Since the Great War, the peoples of the world have turned with a quickened interest and an almost insatiable curiosity to the unsolved problem of the ages—after Death, what? —Baltimore Sun, August 24, 1919
Kingsley had been killed by a bug, not a bullet. Shortly after the Armistice, the Spanish influenza virus also felled Sir Arthur’s only brother, Brig. Innes Doyle. An apocalyptic war had led to a medieval plague, which took more lives than the fighting that had already devastated a generation in England, France, and Germany. The world appeared to be teetering on the brink of a new dark age. Yet, like many in his movement, Sir Arthur saw the calamity as an opportunity for spiritual renewal. The unprecedented losses would turn the bereaved away from decrepit religions, he hoped, and toward spirit communion.
“All the world is asking, Where are our dead boys?” he observed. During this time of scientific breakthroughs and growing secularization his Spiritualist testament, The New Revelation, addressed the pressing question: What is the outcome of death? The answers from both science and religion were “unsatisfactory.” The revolutionary work of Rutherford and Bohr, though few understood it, appeared to suggest a soulless return to our atomic source. As for the Church, it seemed to Doyle to offer no practical insight regarding the mystery. He considered the Bible a ceremonial relic— like the cavalry sword Kingsley had carried into a conflict that would be fought with machine guns and airplanes.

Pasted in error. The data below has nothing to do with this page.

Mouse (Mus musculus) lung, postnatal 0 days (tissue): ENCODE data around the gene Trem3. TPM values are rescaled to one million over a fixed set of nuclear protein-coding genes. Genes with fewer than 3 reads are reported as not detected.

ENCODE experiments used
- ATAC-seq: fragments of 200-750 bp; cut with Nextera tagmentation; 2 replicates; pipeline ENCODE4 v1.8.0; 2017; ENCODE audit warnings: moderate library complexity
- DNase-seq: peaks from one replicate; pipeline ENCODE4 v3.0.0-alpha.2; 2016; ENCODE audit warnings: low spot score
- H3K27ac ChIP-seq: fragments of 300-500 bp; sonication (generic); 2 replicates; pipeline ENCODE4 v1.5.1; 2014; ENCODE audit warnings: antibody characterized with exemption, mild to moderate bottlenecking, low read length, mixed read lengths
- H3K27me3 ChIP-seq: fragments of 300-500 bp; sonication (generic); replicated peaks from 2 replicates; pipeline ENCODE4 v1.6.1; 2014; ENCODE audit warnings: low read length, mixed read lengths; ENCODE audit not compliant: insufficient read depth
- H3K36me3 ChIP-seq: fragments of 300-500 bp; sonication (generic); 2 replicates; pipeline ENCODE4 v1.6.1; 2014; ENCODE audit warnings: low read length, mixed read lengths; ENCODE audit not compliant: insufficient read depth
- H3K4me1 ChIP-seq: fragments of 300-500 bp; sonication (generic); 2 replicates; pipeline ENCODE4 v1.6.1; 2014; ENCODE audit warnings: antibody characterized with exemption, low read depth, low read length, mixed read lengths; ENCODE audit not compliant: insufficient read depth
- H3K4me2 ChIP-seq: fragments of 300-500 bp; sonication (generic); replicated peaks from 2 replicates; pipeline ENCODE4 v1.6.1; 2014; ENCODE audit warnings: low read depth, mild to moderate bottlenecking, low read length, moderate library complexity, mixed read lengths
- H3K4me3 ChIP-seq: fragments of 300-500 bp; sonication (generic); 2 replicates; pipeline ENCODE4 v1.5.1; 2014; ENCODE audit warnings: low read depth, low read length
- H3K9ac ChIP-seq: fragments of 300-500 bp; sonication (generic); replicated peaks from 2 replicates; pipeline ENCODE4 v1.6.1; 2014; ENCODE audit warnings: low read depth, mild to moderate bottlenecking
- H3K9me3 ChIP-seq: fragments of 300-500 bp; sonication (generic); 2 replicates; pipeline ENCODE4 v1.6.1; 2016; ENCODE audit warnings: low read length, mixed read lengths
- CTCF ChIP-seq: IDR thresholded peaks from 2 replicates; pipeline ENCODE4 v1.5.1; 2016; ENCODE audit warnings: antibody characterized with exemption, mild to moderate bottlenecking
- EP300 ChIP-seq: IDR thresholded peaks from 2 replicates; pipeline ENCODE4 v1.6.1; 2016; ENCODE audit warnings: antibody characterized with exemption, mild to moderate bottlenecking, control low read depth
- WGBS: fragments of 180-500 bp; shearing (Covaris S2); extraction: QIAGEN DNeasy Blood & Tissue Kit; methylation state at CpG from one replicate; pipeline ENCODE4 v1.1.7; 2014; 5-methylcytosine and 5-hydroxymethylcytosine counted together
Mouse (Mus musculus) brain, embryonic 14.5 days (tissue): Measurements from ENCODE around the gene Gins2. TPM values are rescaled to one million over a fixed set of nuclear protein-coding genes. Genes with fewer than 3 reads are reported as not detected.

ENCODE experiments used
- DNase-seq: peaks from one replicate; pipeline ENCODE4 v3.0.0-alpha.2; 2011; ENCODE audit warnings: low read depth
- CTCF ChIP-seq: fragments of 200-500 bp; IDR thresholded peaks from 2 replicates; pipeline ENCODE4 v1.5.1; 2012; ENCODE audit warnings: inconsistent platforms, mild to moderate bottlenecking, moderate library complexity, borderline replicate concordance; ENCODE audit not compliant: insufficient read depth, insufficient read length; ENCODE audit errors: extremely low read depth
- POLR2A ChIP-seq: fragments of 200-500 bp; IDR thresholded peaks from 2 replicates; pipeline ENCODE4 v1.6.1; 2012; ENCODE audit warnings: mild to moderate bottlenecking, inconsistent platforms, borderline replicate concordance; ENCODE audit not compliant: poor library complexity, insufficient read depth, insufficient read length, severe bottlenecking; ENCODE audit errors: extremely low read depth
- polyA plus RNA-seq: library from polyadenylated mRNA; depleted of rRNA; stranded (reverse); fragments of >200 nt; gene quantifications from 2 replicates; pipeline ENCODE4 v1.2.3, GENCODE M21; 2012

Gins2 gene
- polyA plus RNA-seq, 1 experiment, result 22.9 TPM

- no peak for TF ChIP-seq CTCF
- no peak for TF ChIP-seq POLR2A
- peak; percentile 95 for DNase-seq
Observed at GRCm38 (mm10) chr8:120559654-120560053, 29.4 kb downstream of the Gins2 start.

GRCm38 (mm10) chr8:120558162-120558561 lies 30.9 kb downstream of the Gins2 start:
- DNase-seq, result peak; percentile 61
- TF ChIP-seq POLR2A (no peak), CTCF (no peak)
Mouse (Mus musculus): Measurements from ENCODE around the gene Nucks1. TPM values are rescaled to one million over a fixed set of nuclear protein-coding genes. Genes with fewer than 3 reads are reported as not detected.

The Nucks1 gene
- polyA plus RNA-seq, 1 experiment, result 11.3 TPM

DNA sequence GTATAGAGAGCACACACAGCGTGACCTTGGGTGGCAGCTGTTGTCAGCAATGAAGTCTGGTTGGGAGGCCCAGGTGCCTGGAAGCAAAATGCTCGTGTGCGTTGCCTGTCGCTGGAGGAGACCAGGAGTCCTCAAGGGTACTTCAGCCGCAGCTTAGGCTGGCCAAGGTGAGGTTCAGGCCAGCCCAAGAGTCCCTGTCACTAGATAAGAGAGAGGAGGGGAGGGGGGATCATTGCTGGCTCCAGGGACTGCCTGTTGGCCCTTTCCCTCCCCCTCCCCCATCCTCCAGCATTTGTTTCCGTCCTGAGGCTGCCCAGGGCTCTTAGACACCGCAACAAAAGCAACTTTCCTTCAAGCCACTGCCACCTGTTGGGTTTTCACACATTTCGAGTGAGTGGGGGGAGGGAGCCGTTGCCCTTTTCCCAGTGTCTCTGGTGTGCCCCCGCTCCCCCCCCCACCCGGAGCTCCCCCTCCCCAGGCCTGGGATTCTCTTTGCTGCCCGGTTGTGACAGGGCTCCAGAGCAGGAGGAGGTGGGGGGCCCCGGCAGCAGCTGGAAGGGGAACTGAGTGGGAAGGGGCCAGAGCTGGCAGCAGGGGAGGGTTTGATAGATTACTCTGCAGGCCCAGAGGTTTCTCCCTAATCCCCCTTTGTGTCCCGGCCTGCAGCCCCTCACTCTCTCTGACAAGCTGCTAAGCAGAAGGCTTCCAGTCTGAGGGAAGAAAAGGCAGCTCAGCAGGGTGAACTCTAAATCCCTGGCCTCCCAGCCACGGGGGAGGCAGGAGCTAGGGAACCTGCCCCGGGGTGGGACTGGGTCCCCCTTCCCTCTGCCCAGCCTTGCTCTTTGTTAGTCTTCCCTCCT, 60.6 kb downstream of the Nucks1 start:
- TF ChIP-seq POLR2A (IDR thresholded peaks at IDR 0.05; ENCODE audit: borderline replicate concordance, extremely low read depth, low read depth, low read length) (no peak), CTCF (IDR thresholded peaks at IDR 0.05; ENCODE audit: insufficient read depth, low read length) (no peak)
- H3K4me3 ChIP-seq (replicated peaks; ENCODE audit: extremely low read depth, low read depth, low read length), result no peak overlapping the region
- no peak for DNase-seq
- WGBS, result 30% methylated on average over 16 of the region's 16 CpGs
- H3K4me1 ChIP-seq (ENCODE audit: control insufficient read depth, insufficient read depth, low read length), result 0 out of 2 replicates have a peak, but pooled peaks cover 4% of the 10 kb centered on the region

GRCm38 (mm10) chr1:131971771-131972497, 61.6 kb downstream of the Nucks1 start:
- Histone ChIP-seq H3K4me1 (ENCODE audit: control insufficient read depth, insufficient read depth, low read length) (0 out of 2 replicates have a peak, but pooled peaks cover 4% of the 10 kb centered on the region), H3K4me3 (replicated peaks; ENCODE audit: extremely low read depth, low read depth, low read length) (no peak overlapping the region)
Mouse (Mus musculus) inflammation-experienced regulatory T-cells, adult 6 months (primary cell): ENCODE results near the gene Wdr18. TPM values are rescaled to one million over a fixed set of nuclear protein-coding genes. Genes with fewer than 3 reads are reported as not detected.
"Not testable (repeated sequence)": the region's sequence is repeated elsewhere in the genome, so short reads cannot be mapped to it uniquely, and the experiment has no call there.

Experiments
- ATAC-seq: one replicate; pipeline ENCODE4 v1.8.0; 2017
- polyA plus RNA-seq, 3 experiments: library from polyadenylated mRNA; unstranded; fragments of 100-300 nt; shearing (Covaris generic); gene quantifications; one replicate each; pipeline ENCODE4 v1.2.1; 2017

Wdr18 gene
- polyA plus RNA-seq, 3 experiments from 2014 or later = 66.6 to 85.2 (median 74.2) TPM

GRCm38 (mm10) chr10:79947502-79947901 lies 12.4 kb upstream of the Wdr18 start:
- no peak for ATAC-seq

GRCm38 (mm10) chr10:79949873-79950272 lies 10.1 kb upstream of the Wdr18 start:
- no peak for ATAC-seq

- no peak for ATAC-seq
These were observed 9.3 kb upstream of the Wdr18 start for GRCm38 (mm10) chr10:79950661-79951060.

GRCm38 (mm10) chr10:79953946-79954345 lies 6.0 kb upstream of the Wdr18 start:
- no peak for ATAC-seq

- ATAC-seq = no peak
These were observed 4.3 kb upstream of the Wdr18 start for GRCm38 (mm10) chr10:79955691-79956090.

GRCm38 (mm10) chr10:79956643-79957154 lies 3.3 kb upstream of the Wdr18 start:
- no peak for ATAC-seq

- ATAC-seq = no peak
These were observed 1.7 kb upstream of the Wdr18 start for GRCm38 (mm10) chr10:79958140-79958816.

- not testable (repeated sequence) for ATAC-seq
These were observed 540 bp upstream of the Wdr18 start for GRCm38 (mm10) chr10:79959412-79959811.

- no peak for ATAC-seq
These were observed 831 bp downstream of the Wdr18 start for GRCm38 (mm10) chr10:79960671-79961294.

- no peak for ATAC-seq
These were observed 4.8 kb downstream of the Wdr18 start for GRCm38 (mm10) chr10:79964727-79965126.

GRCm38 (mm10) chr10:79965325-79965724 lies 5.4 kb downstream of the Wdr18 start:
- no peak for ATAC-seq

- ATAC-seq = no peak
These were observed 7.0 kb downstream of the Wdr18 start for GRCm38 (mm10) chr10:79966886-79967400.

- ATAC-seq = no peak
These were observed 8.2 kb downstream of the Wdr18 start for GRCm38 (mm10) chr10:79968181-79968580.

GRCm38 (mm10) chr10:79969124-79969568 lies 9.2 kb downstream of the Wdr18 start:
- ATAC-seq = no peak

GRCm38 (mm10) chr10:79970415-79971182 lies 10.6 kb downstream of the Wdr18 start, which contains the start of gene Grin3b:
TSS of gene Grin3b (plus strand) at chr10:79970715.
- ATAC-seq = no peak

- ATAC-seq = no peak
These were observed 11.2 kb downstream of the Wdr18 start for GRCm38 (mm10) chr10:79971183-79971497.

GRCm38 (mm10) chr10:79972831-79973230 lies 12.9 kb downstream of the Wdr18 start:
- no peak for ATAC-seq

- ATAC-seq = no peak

“A downright conflict between the old religion and the new” was reported in England. A reverend complained that “Sir Arthur Conan Doyle is moving from city to city ministering to a popular craze. I challenge Sir Arthur to deny that Spiritualism is perilous to the mental, moral and physical health. Every second or third young lady one meets now imagines herself a modern St. Teresa!” Such zealous resistance only spurred Doyle’s campaign. Like a military commander, he kept a map of England and marked with pins those places where he had spoken of the New Revelation. “We must attack in the same bulldog spirit with which Foch faced the German lines,” he wrote his friend Sir Oliver Lodge.